And as usual, it was a treat to read the spot-on Cleveland cameos from downtown to the suburbs. Even if you’re not a huge fan of the city I don’t think the worldbuilding bogs the story down.

In Whiskey Island specifically, Roberts’ descriptions show why Jacovich would fight for Cleveland in the face of so much ugliness.

The addition of a partner for Jacovich also sets this apart from previous installments. With his age catching up with him, Milan brings on young vet Kevin “K.O.” O’Bannion.

Splitting the narrative between the two gives a more well-rounded perspective and made it more enjoyable to piece the puzzle together.

You can purchase Whiskey Island and other Les Roberts books online from Cleveland publisher Gray & Company. It can also be found at many of Northeast Ohio’s local bookstores: www.grayco.com/stores/index.shtml.


This is the latest in my CLE Read series. Check out the first installment:

If you’ve read Whiskey Island or have a suggestion for a Cleveland book I should clue into, leave a comment or send me an email at clueintocleveland (at) gmail (dot) com.

I’ll be back later this month with Rust Belt Chic The Cleveland Anthology.

All I Want for Cleve-Mas, Part 3: Lost in a Good (Cleveland) Book

With holiday shopping now in full swing, it’s time for part 3 in my All I Want for Cleve-Mas series.  Previously I talked about events that make it easy to shop local this season, as well as what’s on stage in Cleveland for the holidays.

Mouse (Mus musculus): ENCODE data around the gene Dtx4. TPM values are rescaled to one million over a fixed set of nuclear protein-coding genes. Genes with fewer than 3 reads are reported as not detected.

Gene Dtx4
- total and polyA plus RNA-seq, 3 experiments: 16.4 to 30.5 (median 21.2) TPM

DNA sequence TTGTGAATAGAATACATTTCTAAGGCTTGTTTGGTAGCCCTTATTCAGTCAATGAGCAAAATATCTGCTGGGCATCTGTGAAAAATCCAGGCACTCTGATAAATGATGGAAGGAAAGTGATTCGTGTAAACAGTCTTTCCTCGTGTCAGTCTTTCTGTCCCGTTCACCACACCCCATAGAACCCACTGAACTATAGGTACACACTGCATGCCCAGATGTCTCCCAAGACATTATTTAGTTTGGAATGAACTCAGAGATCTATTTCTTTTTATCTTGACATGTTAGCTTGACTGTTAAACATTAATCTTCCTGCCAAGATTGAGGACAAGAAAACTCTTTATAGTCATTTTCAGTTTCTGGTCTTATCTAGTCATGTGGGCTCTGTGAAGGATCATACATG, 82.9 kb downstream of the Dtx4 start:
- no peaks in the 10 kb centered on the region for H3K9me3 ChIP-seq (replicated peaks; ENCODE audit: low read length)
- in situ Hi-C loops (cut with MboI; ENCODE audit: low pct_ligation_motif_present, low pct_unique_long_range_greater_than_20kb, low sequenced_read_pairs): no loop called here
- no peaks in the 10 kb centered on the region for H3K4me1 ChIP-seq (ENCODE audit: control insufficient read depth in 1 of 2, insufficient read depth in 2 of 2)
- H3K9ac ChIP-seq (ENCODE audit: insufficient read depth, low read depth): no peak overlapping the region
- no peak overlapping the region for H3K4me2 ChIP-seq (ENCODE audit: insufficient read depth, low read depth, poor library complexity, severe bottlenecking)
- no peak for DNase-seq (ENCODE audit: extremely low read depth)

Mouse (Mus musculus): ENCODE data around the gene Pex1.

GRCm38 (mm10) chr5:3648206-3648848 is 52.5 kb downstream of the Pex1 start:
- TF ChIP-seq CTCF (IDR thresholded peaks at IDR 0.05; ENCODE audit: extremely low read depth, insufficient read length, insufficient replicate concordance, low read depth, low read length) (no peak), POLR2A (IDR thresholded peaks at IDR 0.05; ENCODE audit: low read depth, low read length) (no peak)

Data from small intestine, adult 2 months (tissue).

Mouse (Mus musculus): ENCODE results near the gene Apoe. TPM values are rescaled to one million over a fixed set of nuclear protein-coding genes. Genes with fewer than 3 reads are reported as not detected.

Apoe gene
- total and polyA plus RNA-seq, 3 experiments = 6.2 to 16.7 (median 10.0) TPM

Today, it’s all about books!

I wish I had more time to read and am very slowly working my way through a stack of books I bought over the last year. Besides being on a big Neil Gaiman and Jasper Fforde kick lately, I’ve also been catching up on my Cleveland reading.

For the “bookworms” on your list, Gray & Co. Publishing offers books about Cleveland and by Cleveland authors – from biographies and food to travel and mystery.

Here are a few of the books I’ve read or have on my to-read list. What books would you recommend for a Cleveland-centric holiday gift?

Dick Goddard’s Six Inches of Partly Cloudy

With the snow we get every year, Clevelanders need to follow the weather forecasts closely. So it’s not too surprising that Fox8 meteorologist Dick Goddard is as much a Cleveland institution as the Rock Hall. As their chief meteorologist since 1966, he has been forecasting the weather for over 40 years and was twice named most popular local television weatherperson in America.

As someone who’s not originally from Cleveland, I’ve observed that people’s love for Goddard doesn’t just come from our need to know about the city’s ever-changing weather, but also because of his personality and dedication to local causes.

Six Inches of Partly Cloudy features personal tales shared by Goddard, cartoons, fun facts, and essays about weather, pets, Ohio history and the TV business. Goddard’s friends and colleagues tell stories of the legend as well.